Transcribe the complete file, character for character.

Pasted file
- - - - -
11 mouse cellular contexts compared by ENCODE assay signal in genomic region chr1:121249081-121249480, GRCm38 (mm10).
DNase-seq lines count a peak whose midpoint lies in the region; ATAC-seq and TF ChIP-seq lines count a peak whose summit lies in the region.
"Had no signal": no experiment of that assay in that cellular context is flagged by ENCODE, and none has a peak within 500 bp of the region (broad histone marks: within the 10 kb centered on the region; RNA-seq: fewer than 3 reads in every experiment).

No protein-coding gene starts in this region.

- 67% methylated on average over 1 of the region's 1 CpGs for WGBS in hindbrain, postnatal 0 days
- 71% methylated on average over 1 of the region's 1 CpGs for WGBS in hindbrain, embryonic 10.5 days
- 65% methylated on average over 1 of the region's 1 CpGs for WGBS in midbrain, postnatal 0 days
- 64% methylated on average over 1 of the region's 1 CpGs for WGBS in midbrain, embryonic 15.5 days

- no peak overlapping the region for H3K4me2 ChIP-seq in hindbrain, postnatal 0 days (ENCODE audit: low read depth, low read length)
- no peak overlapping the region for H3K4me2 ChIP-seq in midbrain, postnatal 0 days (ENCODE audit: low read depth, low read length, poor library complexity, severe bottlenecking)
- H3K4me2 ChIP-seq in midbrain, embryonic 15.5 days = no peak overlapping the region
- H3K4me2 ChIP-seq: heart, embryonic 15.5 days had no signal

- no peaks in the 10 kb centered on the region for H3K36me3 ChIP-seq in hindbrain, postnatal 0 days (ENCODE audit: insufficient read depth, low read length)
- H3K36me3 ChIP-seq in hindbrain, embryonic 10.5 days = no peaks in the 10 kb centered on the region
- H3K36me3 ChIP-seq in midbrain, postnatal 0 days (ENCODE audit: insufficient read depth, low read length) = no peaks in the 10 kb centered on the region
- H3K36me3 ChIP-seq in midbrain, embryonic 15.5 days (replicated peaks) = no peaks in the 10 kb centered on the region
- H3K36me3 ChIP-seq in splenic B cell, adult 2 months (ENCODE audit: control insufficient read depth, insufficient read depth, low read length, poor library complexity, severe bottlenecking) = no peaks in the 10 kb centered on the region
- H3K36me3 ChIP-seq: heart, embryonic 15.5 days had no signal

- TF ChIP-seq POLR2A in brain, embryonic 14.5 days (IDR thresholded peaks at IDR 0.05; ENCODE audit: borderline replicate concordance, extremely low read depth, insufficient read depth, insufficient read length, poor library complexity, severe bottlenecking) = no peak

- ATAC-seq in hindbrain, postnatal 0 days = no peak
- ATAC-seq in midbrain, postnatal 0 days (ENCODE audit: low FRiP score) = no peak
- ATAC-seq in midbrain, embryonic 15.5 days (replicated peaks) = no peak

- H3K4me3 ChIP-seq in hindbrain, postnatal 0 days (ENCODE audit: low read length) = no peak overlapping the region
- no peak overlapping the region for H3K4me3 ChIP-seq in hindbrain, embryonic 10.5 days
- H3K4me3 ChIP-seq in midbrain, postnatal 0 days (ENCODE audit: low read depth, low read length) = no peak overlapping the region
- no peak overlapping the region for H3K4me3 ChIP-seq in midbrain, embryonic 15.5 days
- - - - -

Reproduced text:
11 mouse cellular contexts compared by ENCODE assay signal in genomic region chr1:121249081-121249480, GRCm38 (mm10).
DNase-seq lines count a peak whose midpoint lies in the region; ATAC-seq and TF ChIP-seq lines count a peak whose summit lies in the region.
"Had no signal": no experiment of that assay in that cellular context is flagged by ENCODE, and none has a peak within 500 bp of the region (broad histone marks: within the 10 kb centered on the region; RNA-seq: fewer than 3 reads in every experiment).

No protein-coding gene starts in this region.

- 67% methylated on average over 1 of the region's 1 CpGs for WGBS in hindbrain, postnatal 0 days
- 71% methylated on average over 1 of the region's 1 CpGs for WGBS in hindbrain, embryonic 10.5 days
- 65% methylated on average over 1 of the region's 1 CpGs for WGBS in midbrain, postnatal 0 days
- 64% methylated on average over 1 of the region's 1 CpGs for WGBS in midbrain, embryonic 15.5 days

- no peak overlapping the region for H3K4me2 ChIP-seq in hindbrain, postnatal 0 days (ENCODE audit: low read depth, low read length)
- no peak overlapping the region for H3K4me2 ChIP-seq in midbrain, postnatal 0 days (ENCODE audit: low read depth, low read length, poor library complexity, severe bottlenecking)
- H3K4me2 ChIP-seq in midbrain, embryonic 15.5 days = no peak overlapping the region
- H3K4me2 ChIP-seq: heart, embryonic 15.5 days had no signal

- no peaks in the 10 kb centered on the region for H3K36me3 ChIP-seq in hindbrain, postnatal 0 days (ENCODE audit: insufficient read depth, low read length)
- H3K36me3 ChIP-seq in hindbrain, embryonic 10.5 days = no peaks in the 10 kb centered on the region
- H3K36me3 ChIP-seq in midbrain, postnatal 0 days (ENCODE audit: insufficient read depth, low read length) = no peaks in the 10 kb centered on the region
- H3K36me3 ChIP-seq in midbrain, embryonic 15.5 days (replicated peaks) = no peaks in the 10 kb centered on the region
- H3K36me3 ChIP-seq in splenic B cell, adult 2 months (ENCODE audit: control insufficient read depth, insufficient read depth, low read length, poor library complexity, severe bottlenecking) = no peaks in the 10 kb centered on the region
- H3K36me3 ChIP-seq: heart, embryonic 15.5 days had no signal

- TF ChIP-seq POLR2A in brain, embryonic 14.5 days (IDR thresholded peaks at IDR 0.05; ENCODE audit: borderline replicate concordance, extremely low read depth, insufficient read depth, insufficient read length, poor library complexity, severe bottlenecking) = no peak

- ATAC-seq in hindbrain, postnatal 0 days = no peak
- ATAC-seq in midbrain, postnatal 0 days (ENCODE audit: low FRiP score) = no peak
- ATAC-seq in midbrain, embryonic 15.5 days (replicated peaks) = no peak

- H3K4me3 ChIP-seq in hindbrain, postnatal 0 days (ENCODE audit: low read length) = no peak overlapping the region
- no peak overlapping the region for H3K4me3 ChIP-seq in hindbrain, embryonic 10.5 days
- H3K4me3 ChIP-seq in midbrain, postnatal 0 days (ENCODE audit: low read depth, low read length) = no peak overlapping the region
- no peak overlapping the region for H3K4me3 ChIP-seq in midbrain, embryonic 15.5 days